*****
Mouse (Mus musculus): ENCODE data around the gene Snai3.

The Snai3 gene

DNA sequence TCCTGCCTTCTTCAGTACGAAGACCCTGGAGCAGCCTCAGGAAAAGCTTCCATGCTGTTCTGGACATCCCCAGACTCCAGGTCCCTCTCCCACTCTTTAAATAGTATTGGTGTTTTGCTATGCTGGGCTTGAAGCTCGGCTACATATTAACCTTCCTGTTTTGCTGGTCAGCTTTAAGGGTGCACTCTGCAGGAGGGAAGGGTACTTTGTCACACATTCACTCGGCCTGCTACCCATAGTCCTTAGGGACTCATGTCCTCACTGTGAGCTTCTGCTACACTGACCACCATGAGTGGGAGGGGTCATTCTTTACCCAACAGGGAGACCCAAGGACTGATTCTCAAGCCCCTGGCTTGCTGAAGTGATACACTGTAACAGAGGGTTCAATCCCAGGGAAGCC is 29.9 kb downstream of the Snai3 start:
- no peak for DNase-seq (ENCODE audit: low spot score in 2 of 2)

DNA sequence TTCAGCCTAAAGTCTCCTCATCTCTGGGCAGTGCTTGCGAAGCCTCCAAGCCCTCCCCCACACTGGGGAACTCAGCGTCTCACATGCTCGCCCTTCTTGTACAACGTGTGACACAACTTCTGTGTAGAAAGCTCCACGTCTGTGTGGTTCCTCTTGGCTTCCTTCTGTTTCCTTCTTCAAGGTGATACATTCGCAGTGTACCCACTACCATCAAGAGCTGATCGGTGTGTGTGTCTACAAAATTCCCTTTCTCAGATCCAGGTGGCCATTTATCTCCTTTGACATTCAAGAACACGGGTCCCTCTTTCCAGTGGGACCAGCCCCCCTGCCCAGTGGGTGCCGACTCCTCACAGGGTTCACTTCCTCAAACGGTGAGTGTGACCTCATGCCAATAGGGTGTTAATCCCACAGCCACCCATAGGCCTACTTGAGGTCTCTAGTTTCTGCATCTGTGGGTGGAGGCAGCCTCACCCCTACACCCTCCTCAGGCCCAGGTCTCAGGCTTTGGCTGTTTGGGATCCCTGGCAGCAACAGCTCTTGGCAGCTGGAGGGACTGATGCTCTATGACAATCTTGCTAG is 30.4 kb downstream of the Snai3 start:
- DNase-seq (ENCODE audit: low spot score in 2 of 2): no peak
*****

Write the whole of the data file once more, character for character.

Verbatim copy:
Mouse (Mus musculus): ENCODE data around the gene Snai3.

The Snai3 gene

DNA sequence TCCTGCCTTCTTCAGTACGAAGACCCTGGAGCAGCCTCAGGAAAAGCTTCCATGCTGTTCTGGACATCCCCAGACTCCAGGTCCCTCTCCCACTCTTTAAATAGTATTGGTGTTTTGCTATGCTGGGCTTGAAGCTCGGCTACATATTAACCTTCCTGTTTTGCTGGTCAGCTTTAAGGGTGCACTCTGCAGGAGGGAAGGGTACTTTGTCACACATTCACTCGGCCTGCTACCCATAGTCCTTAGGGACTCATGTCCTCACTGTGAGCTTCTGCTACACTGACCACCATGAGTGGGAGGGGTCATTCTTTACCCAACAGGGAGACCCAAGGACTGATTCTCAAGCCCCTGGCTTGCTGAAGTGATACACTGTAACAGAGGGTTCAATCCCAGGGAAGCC is 29.9 kb downstream of the Snai3 start:
- no peak for DNase-seq (ENCODE audit: low spot score in 2 of 2)

DNA sequence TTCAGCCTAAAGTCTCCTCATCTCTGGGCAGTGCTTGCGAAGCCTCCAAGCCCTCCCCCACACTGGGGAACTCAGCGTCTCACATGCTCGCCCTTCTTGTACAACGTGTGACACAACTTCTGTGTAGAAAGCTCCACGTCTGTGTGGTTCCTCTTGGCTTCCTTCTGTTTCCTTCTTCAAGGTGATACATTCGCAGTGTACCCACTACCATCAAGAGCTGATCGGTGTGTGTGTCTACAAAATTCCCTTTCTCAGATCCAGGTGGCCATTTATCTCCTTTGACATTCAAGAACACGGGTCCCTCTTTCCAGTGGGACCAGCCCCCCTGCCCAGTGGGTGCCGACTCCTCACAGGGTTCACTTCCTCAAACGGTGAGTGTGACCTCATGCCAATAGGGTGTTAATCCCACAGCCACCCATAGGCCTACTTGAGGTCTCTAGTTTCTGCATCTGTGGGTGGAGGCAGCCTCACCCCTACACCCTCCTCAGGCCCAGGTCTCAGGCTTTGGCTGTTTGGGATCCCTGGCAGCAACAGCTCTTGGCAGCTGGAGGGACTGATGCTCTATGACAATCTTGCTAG is 30.4 kb downstream of the Snai3 start:
- DNase-seq (ENCODE audit: low spot score in 2 of 2): no peak